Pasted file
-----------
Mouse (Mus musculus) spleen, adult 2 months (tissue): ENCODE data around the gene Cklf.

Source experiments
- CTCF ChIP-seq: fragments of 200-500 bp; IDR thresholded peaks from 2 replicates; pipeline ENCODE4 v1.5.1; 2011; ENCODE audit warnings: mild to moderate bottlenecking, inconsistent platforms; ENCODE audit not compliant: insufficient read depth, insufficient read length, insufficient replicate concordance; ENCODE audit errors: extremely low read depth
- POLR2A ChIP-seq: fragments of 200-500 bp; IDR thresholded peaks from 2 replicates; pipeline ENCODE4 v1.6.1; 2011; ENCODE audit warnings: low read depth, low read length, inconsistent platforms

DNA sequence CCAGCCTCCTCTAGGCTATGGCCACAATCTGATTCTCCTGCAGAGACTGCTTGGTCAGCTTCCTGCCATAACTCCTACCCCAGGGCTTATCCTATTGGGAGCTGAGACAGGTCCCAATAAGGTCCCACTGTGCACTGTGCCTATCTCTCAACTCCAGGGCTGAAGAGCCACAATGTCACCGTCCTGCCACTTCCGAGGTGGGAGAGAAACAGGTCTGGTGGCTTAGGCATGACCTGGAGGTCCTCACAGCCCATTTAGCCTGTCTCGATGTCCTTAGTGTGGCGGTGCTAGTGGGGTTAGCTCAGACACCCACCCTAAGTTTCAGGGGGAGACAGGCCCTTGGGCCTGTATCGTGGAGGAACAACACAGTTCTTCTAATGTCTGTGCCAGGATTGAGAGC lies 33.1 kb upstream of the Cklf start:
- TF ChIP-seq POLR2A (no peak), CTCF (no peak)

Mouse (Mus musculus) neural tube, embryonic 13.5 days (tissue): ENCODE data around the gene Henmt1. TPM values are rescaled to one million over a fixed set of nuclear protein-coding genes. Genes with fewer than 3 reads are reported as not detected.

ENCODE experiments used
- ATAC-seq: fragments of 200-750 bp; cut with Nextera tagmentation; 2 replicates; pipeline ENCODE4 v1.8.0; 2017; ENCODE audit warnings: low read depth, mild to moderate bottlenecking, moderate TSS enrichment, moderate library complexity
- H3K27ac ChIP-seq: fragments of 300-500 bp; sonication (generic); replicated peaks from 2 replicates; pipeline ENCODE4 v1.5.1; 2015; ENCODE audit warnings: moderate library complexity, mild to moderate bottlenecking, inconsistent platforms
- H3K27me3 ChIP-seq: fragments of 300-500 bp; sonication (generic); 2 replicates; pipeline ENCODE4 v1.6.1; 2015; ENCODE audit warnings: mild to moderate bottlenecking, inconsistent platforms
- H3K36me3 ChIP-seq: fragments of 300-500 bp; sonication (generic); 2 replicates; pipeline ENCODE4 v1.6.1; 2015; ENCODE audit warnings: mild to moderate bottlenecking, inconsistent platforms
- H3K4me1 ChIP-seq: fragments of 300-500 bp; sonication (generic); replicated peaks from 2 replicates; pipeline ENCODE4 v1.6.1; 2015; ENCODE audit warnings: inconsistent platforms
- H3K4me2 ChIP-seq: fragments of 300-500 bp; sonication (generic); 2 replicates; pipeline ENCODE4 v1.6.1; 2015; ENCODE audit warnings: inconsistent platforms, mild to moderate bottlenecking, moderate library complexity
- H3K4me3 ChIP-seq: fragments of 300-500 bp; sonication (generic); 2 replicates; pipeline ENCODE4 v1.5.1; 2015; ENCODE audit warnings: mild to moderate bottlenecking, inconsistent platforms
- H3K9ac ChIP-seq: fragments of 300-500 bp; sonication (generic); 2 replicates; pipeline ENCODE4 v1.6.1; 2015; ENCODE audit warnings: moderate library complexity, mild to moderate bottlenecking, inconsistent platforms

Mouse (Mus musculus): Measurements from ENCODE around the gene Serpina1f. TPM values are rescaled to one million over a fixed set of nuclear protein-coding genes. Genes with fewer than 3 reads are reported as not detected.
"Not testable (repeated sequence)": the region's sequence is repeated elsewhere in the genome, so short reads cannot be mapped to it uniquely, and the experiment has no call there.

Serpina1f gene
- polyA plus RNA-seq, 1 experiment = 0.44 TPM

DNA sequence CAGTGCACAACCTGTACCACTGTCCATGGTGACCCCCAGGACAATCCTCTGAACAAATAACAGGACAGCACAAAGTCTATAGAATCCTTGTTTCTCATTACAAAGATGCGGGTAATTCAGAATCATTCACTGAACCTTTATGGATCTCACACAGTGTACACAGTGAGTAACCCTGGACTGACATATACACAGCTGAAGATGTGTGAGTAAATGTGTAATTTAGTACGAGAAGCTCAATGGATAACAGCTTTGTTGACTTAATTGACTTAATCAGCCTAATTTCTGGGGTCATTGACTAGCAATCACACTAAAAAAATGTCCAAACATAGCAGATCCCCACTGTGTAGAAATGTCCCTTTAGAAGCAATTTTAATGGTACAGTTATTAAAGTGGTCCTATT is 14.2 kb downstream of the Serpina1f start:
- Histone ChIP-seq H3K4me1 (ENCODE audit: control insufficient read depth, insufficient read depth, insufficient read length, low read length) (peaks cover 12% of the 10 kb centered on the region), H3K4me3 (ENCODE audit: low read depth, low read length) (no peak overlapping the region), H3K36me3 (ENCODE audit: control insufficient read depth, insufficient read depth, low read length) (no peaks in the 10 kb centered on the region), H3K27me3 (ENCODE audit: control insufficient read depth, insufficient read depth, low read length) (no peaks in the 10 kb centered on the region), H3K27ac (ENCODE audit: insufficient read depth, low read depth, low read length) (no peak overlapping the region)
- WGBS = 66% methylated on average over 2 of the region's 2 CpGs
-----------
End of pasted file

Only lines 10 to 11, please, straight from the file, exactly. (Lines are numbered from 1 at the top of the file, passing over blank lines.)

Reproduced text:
- H3K27ac ChIP-seq: fragments of 300-500 bp; sonication (generic); replicated peaks from 2 replicates; pipeline ENCODE4 v1.5.1; 2015; ENCODE audit warnings: moderate library complexity, mild to moderate bottlenecking, inconsistent platforms
- H3K27me3 ChIP-seq: fragments of 300-500 bp; sonication (generic); 2 replicates; pipeline ENCODE4 v1.6.1; 2015; ENCODE audit warnings: mild to moderate bottlenecking, inconsistent platforms